March 18, 1925

PRO

Edward Joseph Garland

Progressive

Mr. E. J. GARLAND (Bow River):

I had not intended to delay the House by taking any part in this debate, and I would not have done so had not the hon. member for Hants spoken as he did and introduced the amendment that he did. I congratulate the hon. member for Southeast Grey upon having introduced this resolution and also upon the manner in which she supported it. She approached the question at first from the humanitarian angle, and I think that is the angle which has largely governed the reports of the Department of Justice on this matter.

Let me, in passing, suggest that the hon. member for Hants would hardly have brought in the amendment he did had he attached the weight to these reports which they are entitled to receive. Possibly he has not read those reports in which event I may find it necessary to quote one or two extracts from them, i think, Mr. Speaker, that the highest ideal embodied in the resolution is to reform and not to punish the criminal. That I tihink is the intention, at least of the mover of the resolution.

It is suggested in the reports of the department that you cannot reform criminals by punishment. The proposal in the second part of the motion, is if a single man or a man without dependents, is imprisoned he is to be placed at productive work. He earns something, and a part of those earnings will be devoted to the cost of his upkeep in the penitentiary and the maintenance of the institution. What is to be done with the balance of those earnings? To whom does it properly belong? In my opinion it belongs to the convict himself, and the proposal I would submit is that if the sum be large it be turned over to him in a bulk sum at the end of his prison term but that the warden of the penitentiary should be placed in the position of a trustee. The convict should be called before him prior to discharge, and a discussion entered upon for the purpose of ascertaining the prisoner's plans for the future, so that the warden may advise him-in much the same fashion that, our wardens, the bankers, advise ug-with a view to helping that man towards re-establishing himself for the future in life. The whdle sum of the man's net earnings need not be paid out at once; it could be paid out from time to time as the development of the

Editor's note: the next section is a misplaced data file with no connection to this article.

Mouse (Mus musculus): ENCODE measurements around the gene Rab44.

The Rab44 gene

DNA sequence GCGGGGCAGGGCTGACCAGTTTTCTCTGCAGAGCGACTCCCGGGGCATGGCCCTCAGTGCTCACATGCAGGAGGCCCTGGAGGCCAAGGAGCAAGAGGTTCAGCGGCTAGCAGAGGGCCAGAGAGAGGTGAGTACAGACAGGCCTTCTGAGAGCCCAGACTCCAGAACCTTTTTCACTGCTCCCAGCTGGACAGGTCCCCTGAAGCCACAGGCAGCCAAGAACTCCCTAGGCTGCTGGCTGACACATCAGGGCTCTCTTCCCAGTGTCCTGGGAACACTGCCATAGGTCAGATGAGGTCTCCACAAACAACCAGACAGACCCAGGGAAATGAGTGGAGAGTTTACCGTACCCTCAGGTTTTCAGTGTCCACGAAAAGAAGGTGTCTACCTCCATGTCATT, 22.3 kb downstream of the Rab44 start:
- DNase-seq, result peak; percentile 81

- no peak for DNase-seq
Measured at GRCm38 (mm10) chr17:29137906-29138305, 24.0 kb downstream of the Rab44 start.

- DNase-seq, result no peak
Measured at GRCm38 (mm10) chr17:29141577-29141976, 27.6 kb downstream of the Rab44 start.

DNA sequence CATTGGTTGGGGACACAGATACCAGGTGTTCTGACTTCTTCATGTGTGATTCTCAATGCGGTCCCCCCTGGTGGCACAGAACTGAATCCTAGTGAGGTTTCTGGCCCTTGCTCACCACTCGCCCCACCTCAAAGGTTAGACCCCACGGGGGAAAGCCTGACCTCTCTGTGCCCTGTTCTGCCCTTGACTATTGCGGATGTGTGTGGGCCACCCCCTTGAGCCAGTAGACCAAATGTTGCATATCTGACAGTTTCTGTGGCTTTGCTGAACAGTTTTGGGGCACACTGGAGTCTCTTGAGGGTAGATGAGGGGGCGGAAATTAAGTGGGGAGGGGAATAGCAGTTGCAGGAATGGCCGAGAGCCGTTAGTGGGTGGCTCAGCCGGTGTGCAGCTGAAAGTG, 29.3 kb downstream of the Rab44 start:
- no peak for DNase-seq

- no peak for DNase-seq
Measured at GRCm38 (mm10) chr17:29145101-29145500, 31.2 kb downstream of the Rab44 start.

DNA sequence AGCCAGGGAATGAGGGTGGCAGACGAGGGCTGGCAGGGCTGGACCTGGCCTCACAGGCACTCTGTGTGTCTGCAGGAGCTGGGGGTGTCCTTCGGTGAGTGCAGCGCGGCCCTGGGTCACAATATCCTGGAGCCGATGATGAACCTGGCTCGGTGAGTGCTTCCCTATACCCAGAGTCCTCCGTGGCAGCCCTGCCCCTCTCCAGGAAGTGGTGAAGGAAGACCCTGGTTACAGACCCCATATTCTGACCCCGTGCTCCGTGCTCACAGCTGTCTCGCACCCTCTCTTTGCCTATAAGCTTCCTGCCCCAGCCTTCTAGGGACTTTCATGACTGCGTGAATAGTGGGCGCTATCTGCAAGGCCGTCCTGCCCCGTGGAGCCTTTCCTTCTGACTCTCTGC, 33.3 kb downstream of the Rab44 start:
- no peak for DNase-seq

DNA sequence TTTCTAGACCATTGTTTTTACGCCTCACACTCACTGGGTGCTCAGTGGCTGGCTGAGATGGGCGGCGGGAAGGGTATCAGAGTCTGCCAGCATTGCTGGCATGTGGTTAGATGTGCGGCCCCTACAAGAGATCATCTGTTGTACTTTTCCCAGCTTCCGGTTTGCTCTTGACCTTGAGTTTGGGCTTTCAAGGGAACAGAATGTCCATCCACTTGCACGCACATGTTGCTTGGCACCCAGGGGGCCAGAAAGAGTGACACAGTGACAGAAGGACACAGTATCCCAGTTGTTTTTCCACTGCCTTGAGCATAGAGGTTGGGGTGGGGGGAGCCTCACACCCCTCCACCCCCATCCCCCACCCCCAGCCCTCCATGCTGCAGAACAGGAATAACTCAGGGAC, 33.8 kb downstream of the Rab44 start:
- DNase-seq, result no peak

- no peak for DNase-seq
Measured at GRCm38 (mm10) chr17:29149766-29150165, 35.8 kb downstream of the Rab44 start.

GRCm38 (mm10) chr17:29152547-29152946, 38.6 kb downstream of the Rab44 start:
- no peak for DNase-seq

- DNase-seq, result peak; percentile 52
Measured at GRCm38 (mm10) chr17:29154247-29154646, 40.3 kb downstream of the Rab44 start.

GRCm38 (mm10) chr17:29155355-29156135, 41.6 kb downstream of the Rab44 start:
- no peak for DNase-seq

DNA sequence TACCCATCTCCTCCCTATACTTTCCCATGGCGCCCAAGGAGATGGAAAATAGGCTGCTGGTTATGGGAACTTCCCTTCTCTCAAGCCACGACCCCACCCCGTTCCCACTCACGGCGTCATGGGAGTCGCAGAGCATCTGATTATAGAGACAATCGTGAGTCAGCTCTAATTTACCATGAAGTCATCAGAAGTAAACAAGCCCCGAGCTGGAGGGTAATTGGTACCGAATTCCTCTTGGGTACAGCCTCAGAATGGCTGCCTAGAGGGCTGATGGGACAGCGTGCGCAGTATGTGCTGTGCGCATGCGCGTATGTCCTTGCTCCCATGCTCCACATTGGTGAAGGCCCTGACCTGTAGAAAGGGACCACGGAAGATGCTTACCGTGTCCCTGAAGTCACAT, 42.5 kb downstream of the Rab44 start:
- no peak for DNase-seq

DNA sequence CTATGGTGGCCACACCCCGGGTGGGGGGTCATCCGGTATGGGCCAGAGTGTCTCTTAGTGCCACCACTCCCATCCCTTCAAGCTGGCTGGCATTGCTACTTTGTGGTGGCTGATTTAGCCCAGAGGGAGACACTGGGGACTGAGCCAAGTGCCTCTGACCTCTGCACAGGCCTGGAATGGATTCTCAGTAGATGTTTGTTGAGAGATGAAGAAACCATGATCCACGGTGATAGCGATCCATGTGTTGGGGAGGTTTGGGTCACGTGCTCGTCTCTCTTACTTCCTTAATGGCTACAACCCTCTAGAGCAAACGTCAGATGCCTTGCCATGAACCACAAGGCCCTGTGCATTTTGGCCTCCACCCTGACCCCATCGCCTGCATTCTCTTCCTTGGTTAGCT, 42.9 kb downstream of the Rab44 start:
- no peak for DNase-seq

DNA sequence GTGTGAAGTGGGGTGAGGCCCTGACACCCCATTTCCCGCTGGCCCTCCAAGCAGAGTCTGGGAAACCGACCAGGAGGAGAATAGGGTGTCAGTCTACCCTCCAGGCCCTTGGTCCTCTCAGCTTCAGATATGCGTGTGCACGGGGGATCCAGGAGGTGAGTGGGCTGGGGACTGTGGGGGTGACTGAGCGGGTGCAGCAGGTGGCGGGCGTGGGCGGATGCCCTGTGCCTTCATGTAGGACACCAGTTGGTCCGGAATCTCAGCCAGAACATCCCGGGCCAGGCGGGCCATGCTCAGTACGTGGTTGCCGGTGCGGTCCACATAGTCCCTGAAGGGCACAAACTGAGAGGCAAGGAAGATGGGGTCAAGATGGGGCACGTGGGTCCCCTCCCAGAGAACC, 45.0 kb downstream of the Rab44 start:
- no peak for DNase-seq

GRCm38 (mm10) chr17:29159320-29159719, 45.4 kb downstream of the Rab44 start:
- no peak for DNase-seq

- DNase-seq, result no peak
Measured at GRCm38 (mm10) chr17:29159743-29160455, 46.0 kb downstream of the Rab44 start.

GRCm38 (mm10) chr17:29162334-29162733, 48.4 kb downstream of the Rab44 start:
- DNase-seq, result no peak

Prison Reform,

man's particular trade or occupation necessitated. So far as the first portion of the resolution is concerned I do not think there is any question as to the advisability of carrying it out.

I have heard no objection taken, but possibly as some hon. members may not be aware of some of the details in connection with the misery created, I will call attention to a letter which I received on January 31 of this year from a miners' union. This by the way may answer the question of the hon. member for North Waterloo (Mr. Euler) as to the possible attitude of labour on this question. The letter is from a miners' union, telling of one of its secretaries, a man fairly well respected and placed in a responsible position. He decamped with the funds of the union, fled to Seattle, was caught there, brought back to Canada and put in gaol for three years. At the end of a year the very men whose money he had taken circulated a petition pleading for his release, not because they wished in any way to condone the crime, but because his unfortunate wife and family were in dire distress and serious suffering. That was the attitude of a labour organization on this question. They wanted the man released because his wife was suffering. It may be said, "Yes, they wanted him released rather than given remunerative employment in gaol," but what would he do after he came out? He would at once commence competing in the labour market; he would at once go into the mines in all probability and get a job there, competing with these very men in their own field." Yet after all, what difference is there whether he competes in their own field in the labour market or competes inside the prison wall? There is no difference, and I do not think labour will raise any serious objection to this resolution. In the report of the Superintendent of Penitentiaries for 1922 I find the following: